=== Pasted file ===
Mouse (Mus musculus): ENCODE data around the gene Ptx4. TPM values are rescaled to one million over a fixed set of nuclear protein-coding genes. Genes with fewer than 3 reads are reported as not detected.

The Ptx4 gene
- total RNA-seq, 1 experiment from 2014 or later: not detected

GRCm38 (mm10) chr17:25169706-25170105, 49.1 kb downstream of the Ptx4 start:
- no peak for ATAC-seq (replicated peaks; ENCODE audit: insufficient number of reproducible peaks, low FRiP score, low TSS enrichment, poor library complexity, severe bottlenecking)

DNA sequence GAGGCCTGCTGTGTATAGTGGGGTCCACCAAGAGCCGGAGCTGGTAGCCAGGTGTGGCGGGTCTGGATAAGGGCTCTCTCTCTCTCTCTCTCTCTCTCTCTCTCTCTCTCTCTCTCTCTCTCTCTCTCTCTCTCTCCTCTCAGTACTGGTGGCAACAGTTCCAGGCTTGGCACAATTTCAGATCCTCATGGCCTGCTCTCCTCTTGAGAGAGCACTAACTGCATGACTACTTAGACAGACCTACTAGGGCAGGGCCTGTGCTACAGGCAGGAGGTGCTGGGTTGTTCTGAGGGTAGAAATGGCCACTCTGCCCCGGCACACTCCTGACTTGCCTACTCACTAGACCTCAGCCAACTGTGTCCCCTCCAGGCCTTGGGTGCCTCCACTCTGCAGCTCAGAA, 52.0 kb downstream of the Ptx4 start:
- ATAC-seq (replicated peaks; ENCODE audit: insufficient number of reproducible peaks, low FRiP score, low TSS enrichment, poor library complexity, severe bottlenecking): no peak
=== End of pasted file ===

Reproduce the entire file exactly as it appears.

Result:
Mouse (Mus musculus): ENCODE data around the gene Ptx4. TPM values are rescaled to one million over a fixed set of nuclear protein-coding genes. Genes with fewer than 3 reads are reported as not detected.

The Ptx4 gene
- total RNA-seq, 1 experiment from 2014 or later: not detected

GRCm38 (mm10) chr17:25169706-25170105, 49.1 kb downstream of the Ptx4 start:
- no peak for ATAC-seq (replicated peaks; ENCODE audit: insufficient number of reproducible peaks, low FRiP score, low TSS enrichment, poor library complexity, severe bottlenecking)

DNA sequence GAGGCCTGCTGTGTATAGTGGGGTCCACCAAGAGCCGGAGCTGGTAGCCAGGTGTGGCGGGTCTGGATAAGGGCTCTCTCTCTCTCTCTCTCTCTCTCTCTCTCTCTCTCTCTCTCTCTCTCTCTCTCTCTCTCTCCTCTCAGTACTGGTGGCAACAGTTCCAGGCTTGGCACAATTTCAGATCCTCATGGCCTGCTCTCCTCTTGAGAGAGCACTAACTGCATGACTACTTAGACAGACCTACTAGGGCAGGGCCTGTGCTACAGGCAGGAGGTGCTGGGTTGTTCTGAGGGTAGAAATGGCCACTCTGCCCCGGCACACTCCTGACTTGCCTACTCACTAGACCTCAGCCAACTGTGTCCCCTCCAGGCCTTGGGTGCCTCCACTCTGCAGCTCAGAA, 52.0 kb downstream of the Ptx4 start:
- ATAC-seq (replicated peaks; ENCODE audit: insufficient number of reproducible peaks, low FRiP score, low TSS enrichment, poor library complexity, severe bottlenecking): no peak